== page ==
Superiore (Dry or Sweet): Aged a minimum of 24 months
Superiore Riserva (Dry or Sweet): Aged a minimum of 4 years
Vergine/Solera (Dry or Sweet): Aged a minimum of 5 years
Vergine/Solera Stravecchio or Riserva (Dry): Aged a minimum of 10 years

If your interest is piqued, the good news is that Marsala is affordable. Because it isn't as fashionable or popular as other fortified wines like Port, Marsala enjoys the economic advantage of being in relatively low demand. This translates to the fact that one can find Superiore Riservas like Vito Curatolo Arini's for under $25. And better yet, a basic Marsala like Intorcia Dry costs less than $15 a bottle.

Marsalas should be served with a slight chill. Drier version can best be enjoyed on their on their own before a meal, while sweeter versions like Vito Curatolo Arini Sweet Marsala Superiore can be enjoyed after dinner or with a cheese plate. Of course, these are brilliant wines to cook with and numerous recipes call for the use of Marsala, best known is the aforementioned Chicken Marsala. Ever versatile, it also makes a great, though often-ignored, cocktail ingredient in drinks like flips or as a substitute for Amontillado Sherry. So next time you need a Marsala for sipping or simmering, skip the supermarket imitator, try the real stuff, and taste the difference.

Cheers from DrinkUpNY!

Thursday, August 18, 2011

Bols Barrel Aged Genever

Established in 1575, Lucas Bols is one of the world's oldest distilled spirits brands, and the first registered company in Holland. The Bols family first began distilling liqueurs in an Amsterdam workshop called "t Lootsje", meaning "The Shed". The business greatly expanded during the Golden Age because Lucas Bols, the head of the company at that time, had a majority stake in the Dutch East India Trading Company. This gave him access to wide variety of exotic herbs and spices returning from the colonies in Indonesia, South American and the Caribbean. Using these ingredients, Bols was able to create 300 different liqueur recipes in the 18th century alone.

In 1664, Lucas Bols began distilling genever - a triple distillate of rye, wheat and corn (what the Dutch call malt wine), which is then blended with a botanical and juniper berry distillate, resulting in a balanced, full flavored spirit. The original Bols Genever recipe was an immediate success and was quickly transported throughout the world by the sailors of the Dutch East India Trading Company. However in 1820, Bols introduced a revolutionary new genever recipe with a better balance of malt wine, neutral grain alcohol and botanicals. It resulted in a smoother, more subtle spirit which gained immense popularity during the rising cocktail craze in the US. By 1875, the import of genever into the US is six times larger than that of gin. In recent years there has been a renewed interest in cocktail culture, and Bols Genever's authentic 1820 recipe allows bartenders to recreate the true classics as they were meant to taste, as well as invent new, interesting combinations.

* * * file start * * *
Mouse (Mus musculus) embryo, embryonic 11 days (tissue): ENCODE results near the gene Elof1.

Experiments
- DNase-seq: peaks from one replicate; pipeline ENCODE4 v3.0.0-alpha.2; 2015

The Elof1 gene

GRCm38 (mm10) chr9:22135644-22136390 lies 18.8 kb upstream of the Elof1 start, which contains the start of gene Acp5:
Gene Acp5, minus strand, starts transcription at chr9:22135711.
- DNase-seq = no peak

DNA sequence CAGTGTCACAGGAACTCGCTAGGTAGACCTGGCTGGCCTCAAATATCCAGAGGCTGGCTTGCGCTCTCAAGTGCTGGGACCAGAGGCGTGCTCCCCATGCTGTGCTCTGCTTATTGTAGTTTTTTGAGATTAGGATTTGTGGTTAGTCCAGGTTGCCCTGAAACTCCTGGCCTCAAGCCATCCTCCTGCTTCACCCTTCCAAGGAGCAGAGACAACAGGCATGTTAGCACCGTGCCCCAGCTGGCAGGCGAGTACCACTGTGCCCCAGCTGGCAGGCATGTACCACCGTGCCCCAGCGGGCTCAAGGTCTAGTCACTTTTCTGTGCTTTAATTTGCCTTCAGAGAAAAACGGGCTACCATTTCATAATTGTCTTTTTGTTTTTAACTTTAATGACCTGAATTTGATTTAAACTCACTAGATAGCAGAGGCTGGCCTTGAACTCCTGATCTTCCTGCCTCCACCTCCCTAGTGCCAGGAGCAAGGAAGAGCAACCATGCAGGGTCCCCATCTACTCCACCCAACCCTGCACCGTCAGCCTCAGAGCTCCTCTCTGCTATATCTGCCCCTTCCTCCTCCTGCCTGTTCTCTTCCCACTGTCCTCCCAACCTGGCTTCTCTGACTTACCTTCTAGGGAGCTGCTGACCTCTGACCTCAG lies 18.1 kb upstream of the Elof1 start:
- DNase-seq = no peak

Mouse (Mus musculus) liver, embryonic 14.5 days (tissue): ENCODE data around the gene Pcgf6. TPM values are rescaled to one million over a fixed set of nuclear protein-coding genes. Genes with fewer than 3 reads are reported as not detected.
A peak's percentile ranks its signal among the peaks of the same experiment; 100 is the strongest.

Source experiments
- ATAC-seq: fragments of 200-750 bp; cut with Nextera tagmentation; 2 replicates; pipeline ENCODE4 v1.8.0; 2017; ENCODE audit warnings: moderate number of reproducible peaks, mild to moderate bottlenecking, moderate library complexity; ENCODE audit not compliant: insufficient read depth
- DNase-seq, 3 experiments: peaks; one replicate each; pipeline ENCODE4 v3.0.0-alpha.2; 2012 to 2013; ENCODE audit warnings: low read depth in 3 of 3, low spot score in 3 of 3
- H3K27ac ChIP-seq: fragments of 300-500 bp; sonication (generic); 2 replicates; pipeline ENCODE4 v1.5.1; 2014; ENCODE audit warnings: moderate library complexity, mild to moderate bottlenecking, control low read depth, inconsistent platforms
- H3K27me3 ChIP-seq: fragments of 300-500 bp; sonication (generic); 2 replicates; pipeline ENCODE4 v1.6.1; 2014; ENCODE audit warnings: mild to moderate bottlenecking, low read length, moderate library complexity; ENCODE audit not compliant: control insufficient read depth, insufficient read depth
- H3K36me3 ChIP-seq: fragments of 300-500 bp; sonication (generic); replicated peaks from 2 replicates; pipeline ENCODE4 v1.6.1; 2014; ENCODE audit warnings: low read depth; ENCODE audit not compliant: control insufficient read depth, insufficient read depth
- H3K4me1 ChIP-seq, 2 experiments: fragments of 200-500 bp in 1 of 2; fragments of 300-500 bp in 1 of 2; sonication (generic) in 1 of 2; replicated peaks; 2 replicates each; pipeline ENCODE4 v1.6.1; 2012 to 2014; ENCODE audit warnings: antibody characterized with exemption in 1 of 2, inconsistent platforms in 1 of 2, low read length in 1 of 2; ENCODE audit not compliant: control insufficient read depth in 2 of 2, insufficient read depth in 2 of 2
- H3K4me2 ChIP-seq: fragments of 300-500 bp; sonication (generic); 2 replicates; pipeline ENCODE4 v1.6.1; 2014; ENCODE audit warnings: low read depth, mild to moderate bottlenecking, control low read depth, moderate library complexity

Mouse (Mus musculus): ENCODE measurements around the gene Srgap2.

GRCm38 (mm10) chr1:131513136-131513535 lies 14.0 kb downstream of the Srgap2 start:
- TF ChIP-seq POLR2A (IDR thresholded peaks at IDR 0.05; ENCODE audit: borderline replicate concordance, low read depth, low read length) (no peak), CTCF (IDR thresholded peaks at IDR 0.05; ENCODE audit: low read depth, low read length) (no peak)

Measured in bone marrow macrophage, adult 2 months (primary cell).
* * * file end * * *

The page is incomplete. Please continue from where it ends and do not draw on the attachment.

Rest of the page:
The 1820 Bols Genever recipe.


However, Master Distiller Piet Van Leijenhorst, is always looking for new ways to enhance the genever experience. Bols has recently announced the release of the new Bols Barrel Aged Genever, a new expression of the spirit designed with bourbon connoisseurs in mind. Bols Barrel Aged Genever is produced according to an authentic recipe created by the company in the 19th Century - different from the recipe used for Bols Genever 1820. This recipe is aged in French Limousin oak barrels for at least 18 months, lending the spirit a pale golden color and adding complex notes of wood and spice to the herbaceous, juniper flavors of the original Bols Genever.

For centuries, Bols Genever has been bottled and shipped around the world in brown clay jugs that can still be found in old shipwrecks or during archaeological digs. In honor of this tradition, Bols Barrel Aged Genever is bottled in grey earthenware jugs from the German Westerwald region.

Antique bottles of Bols Genever.
Cheers from DrinkUpNY!

Wednesday, August 10, 2011

Rhum Barbancourt: The Spirit of Haiti

When Christopher Columbus landed in the New World in 1492, he arrived on the sandy shores of Môle Saint Nicolas in present day Haiti. He named the island Hispaniola, and for the next 200 years, the entire island remained under Spanish rule. During this time, the Spanish settlers introduced a variety of plants and animals to the region, but the one newly imported species that had the most influence was sugar cane. It was cultivated to produce sugar for the wealthy, and as the demand for this commodity grew, the European settlers throughout the region fought for control of the islands. In 1640, the French conquered the nearby island of Tortuga, and from there, waged war on Hispaniola. By 1695 the Spanish were defeated and conceded the western half of the island to the French in the Treaty of Ryswick.